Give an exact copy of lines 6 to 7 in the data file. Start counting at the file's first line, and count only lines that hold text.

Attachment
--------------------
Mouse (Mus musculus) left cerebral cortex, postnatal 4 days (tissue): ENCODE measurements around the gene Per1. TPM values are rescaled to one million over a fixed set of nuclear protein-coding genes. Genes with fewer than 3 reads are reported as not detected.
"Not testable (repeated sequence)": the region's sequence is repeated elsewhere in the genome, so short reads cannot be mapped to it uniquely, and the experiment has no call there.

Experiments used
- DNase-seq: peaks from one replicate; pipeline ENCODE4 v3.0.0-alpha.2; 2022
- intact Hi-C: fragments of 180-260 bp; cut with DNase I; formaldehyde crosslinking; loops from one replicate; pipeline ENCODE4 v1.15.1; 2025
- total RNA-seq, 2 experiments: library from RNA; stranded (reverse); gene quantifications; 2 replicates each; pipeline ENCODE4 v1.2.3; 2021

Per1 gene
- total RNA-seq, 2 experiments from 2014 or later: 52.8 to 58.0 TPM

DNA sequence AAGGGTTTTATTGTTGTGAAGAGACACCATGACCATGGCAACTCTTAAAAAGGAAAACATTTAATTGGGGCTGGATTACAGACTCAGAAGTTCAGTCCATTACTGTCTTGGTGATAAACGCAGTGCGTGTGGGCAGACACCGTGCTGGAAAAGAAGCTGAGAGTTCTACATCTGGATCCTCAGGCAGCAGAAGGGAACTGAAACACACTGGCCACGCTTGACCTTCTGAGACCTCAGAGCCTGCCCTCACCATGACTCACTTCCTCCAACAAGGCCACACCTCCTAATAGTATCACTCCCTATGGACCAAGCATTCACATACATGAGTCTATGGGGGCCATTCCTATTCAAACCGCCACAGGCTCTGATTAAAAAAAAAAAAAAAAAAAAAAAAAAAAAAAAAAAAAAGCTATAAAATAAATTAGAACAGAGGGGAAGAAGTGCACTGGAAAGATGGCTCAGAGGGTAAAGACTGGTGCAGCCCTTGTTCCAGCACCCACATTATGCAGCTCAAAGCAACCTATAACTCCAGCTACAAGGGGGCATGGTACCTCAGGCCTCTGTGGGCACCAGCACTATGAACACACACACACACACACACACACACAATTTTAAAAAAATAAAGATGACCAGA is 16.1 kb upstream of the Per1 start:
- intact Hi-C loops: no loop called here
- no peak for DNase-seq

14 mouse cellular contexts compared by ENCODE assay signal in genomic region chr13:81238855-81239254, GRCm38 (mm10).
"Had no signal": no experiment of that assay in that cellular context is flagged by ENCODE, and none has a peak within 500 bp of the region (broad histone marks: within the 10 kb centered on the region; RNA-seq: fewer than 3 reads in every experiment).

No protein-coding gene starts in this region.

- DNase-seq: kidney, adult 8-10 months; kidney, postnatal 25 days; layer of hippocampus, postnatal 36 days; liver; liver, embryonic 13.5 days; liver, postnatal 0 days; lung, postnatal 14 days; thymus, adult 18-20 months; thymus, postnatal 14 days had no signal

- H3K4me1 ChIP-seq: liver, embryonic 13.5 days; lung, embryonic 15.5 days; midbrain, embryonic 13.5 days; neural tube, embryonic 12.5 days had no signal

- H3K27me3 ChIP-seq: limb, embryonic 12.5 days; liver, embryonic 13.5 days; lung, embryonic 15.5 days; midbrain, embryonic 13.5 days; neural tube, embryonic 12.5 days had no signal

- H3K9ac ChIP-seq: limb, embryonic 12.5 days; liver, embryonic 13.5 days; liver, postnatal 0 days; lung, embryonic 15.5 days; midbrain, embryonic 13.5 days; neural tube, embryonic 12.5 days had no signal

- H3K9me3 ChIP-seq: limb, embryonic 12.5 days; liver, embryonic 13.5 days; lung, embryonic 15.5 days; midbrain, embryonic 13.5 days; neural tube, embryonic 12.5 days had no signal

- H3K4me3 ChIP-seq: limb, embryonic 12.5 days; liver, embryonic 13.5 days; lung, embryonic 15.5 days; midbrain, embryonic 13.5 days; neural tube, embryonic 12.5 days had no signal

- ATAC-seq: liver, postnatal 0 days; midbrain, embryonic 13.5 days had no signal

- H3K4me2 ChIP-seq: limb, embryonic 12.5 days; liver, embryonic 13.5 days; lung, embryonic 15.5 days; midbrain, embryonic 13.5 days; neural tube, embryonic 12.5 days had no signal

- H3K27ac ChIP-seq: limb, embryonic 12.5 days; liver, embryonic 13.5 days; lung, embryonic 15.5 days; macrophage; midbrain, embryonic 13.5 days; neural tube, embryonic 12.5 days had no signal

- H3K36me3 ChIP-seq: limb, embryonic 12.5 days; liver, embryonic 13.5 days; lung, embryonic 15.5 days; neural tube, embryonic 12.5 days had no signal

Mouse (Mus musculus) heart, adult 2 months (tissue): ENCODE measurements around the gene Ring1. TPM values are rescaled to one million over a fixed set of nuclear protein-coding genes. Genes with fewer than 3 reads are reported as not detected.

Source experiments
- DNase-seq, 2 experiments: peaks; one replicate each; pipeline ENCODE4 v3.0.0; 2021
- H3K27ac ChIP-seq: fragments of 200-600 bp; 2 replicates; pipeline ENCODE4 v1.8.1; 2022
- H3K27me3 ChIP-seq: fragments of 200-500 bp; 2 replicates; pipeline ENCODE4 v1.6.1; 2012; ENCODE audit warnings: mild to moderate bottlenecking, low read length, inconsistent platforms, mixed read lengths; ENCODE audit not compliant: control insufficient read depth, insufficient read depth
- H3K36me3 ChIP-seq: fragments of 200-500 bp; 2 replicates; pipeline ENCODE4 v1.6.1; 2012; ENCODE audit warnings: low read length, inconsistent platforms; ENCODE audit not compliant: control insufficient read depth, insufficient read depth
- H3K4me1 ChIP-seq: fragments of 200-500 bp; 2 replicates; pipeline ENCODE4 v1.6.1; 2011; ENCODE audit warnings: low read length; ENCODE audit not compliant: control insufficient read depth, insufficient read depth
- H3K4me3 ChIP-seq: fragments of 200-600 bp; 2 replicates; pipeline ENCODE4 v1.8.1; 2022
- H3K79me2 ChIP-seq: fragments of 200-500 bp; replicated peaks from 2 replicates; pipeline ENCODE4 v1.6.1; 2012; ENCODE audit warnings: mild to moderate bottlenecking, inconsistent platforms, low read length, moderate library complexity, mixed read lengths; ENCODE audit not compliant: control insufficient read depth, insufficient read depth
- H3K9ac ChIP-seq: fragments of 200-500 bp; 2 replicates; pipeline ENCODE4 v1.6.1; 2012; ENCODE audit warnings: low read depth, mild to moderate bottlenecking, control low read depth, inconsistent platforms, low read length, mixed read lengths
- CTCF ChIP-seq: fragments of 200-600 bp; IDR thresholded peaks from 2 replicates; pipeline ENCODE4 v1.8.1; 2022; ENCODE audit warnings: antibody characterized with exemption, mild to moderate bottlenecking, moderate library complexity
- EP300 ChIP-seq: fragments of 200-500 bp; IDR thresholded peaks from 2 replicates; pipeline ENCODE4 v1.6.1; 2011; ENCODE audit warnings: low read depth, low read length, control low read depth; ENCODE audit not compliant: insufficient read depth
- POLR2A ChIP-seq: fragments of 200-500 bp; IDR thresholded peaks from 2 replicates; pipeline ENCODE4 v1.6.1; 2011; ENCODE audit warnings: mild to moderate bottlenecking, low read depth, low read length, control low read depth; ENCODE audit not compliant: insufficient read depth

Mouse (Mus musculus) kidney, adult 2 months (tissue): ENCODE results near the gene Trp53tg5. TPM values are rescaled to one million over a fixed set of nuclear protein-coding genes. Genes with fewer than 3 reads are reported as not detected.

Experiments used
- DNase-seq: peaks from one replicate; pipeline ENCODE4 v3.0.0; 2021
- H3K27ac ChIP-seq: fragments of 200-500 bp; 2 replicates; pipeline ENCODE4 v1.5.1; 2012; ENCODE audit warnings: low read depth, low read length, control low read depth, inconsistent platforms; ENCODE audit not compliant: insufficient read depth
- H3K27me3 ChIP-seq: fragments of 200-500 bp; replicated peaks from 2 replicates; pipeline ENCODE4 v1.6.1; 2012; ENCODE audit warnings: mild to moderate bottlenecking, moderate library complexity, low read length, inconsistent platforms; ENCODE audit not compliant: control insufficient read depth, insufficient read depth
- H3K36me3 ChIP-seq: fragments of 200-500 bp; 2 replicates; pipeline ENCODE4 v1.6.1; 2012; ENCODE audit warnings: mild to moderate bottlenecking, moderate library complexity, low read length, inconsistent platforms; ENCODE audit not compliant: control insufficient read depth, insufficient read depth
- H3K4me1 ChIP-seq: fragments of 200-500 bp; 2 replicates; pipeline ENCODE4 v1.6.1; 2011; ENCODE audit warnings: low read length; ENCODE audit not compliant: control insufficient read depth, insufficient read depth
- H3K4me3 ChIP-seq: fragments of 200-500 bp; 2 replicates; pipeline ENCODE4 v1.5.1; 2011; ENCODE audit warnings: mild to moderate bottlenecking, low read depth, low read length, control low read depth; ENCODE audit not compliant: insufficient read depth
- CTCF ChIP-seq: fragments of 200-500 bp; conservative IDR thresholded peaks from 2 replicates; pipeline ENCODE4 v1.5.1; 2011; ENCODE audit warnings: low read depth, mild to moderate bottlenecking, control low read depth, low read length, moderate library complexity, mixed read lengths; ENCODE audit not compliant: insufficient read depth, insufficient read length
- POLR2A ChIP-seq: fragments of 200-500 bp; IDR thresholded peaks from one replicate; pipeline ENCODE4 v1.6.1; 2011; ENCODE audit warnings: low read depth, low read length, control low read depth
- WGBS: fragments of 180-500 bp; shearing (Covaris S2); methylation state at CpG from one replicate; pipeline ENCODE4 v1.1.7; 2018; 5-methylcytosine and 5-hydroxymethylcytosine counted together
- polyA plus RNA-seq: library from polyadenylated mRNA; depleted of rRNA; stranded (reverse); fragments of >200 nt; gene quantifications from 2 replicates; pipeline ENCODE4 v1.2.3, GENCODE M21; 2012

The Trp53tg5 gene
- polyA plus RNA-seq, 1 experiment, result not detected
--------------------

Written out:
- total RNA-seq, 2 experiments: library from RNA; stranded (reverse); gene quantifications; 2 replicates each; pipeline ENCODE4 v1.2.3; 2021

Per1 gene